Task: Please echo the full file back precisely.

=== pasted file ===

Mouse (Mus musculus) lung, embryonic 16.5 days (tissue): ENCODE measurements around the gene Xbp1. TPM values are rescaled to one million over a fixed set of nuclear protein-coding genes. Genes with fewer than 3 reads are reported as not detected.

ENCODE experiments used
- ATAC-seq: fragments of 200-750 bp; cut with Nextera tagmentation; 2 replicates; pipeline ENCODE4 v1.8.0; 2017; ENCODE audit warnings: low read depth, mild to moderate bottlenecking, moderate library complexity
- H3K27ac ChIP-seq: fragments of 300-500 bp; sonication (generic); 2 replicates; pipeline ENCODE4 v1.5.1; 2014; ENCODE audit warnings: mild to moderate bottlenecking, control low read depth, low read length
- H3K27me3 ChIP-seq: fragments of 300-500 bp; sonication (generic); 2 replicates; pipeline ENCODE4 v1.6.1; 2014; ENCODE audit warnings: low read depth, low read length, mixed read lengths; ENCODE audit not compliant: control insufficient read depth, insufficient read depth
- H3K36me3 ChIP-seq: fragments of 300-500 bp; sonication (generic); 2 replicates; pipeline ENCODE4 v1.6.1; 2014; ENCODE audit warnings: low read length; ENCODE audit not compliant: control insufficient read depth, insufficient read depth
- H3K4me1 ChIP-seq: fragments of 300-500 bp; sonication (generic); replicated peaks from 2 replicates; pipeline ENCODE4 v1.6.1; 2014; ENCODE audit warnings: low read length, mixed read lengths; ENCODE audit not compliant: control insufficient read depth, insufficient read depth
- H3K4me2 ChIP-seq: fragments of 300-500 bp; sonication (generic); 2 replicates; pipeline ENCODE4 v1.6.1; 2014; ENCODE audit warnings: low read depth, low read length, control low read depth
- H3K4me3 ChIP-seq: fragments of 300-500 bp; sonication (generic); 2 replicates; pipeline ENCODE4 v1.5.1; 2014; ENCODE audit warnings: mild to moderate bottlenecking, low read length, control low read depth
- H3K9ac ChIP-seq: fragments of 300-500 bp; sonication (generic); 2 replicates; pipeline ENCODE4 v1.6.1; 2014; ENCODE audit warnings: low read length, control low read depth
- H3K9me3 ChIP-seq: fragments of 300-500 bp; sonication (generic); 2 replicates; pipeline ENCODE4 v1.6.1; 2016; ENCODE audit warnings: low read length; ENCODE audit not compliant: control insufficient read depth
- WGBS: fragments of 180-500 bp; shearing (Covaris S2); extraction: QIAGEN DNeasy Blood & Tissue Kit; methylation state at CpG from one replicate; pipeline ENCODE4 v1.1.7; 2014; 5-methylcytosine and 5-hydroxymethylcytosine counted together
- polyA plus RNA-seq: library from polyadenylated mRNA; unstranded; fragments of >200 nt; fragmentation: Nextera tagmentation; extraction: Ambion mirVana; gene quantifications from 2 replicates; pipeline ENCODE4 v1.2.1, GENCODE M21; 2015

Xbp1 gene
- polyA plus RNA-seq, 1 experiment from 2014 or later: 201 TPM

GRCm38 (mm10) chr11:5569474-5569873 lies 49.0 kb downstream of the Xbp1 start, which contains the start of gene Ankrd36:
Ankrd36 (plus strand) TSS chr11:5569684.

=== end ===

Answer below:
Mouse (Mus musculus) lung, embryonic 16.5 days (tissue): ENCODE measurements around the gene Xbp1. TPM values are rescaled to one million over a fixed set of nuclear protein-coding genes. Genes with fewer than 3 reads are reported as not detected.

ENCODE experiments used
- ATAC-seq: fragments of 200-750 bp; cut with Nextera tagmentation; 2 replicates; pipeline ENCODE4 v1.8.0; 2017; ENCODE audit warnings: low read depth, mild to moderate bottlenecking, moderate library complexity
- H3K27ac ChIP-seq: fragments of 300-500 bp; sonication (generic); 2 replicates; pipeline ENCODE4 v1.5.1; 2014; ENCODE audit warnings: mild to moderate bottlenecking, control low read depth, low read length
- H3K27me3 ChIP-seq: fragments of 300-500 bp; sonication (generic); 2 replicates; pipeline ENCODE4 v1.6.1; 2014; ENCODE audit warnings: low read depth, low read length, mixed read lengths; ENCODE audit not compliant: control insufficient read depth, insufficient read depth
- H3K36me3 ChIP-seq: fragments of 300-500 bp; sonication (generic); 2 replicates; pipeline ENCODE4 v1.6.1; 2014; ENCODE audit warnings: low read length; ENCODE audit not compliant: control insufficient read depth, insufficient read depth
- H3K4me1 ChIP-seq: fragments of 300-500 bp; sonication (generic); replicated peaks from 2 replicates; pipeline ENCODE4 v1.6.1; 2014; ENCODE audit warnings: low read length, mixed read lengths; ENCODE audit not compliant: control insufficient read depth, insufficient read depth
- H3K4me2 ChIP-seq: fragments of 300-500 bp; sonication (generic); 2 replicates; pipeline ENCODE4 v1.6.1; 2014; ENCODE audit warnings: low read depth, low read length, control low read depth
- H3K4me3 ChIP-seq: fragments of 300-500 bp; sonication (generic); 2 replicates; pipeline ENCODE4 v1.5.1; 2014; ENCODE audit warnings: mild to moderate bottlenecking, low read length, control low read depth
- H3K9ac ChIP-seq: fragments of 300-500 bp; sonication (generic); 2 replicates; pipeline ENCODE4 v1.6.1; 2014; ENCODE audit warnings: low read length, control low read depth
- H3K9me3 ChIP-seq: fragments of 300-500 bp; sonication (generic); 2 replicates; pipeline ENCODE4 v1.6.1; 2016; ENCODE audit warnings: low read length; ENCODE audit not compliant: control insufficient read depth
- WGBS: fragments of 180-500 bp; shearing (Covaris S2); extraction: QIAGEN DNeasy Blood & Tissue Kit; methylation state at CpG from one replicate; pipeline ENCODE4 v1.1.7; 2014; 5-methylcytosine and 5-hydroxymethylcytosine counted together
- polyA plus RNA-seq: library from polyadenylated mRNA; unstranded; fragments of >200 nt; fragmentation: Nextera tagmentation; extraction: Ambion mirVana; gene quantifications from 2 replicates; pipeline ENCODE4 v1.2.1, GENCODE M21; 2015

Xbp1 gene
- polyA plus RNA-seq, 1 experiment from 2014 or later: 201 TPM

GRCm38 (mm10) chr11:5569474-5569873 lies 49.0 kb downstream of the Xbp1 start, which contains the start of gene Ankrd36:
Ankrd36 (plus strand) TSS chr11:5569684.